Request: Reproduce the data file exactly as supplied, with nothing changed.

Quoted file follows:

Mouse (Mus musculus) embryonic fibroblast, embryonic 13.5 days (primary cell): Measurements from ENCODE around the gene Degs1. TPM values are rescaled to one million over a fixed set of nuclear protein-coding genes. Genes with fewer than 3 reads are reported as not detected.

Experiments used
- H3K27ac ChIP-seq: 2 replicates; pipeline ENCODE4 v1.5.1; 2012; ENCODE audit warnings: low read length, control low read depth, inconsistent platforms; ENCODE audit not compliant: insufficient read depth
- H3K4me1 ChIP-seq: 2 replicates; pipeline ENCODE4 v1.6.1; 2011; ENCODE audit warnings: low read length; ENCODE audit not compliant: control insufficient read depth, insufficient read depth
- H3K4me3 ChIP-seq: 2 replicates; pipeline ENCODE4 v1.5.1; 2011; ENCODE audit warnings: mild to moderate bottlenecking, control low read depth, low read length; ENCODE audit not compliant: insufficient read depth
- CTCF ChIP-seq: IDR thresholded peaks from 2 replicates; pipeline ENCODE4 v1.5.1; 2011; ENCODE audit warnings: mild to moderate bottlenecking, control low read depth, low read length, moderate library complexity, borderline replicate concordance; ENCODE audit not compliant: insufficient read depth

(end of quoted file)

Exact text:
Mouse (Mus musculus) embryonic fibroblast, embryonic 13.5 days (primary cell): Measurements from ENCODE around the gene Degs1. TPM values are rescaled to one million over a fixed set of nuclear protein-coding genes. Genes with fewer than 3 reads are reported as not detected.

Experiments used
- H3K27ac ChIP-seq: 2 replicates; pipeline ENCODE4 v1.5.1; 2012; ENCODE audit warnings: low read length, control low read depth, inconsistent platforms; ENCODE audit not compliant: insufficient read depth
- H3K4me1 ChIP-seq: 2 replicates; pipeline ENCODE4 v1.6.1; 2011; ENCODE audit warnings: low read length; ENCODE audit not compliant: control insufficient read depth, insufficient read depth
- H3K4me3 ChIP-seq: 2 replicates; pipeline ENCODE4 v1.5.1; 2011; ENCODE audit warnings: mild to moderate bottlenecking, control low read depth, low read length; ENCODE audit not compliant: insufficient read depth
- CTCF ChIP-seq: IDR thresholded peaks from 2 replicates; pipeline ENCODE4 v1.5.1; 2011; ENCODE audit warnings: mild to moderate bottlenecking, control low read depth, low read length, moderate library complexity, borderline replicate concordance; ENCODE audit not compliant: insufficient read depth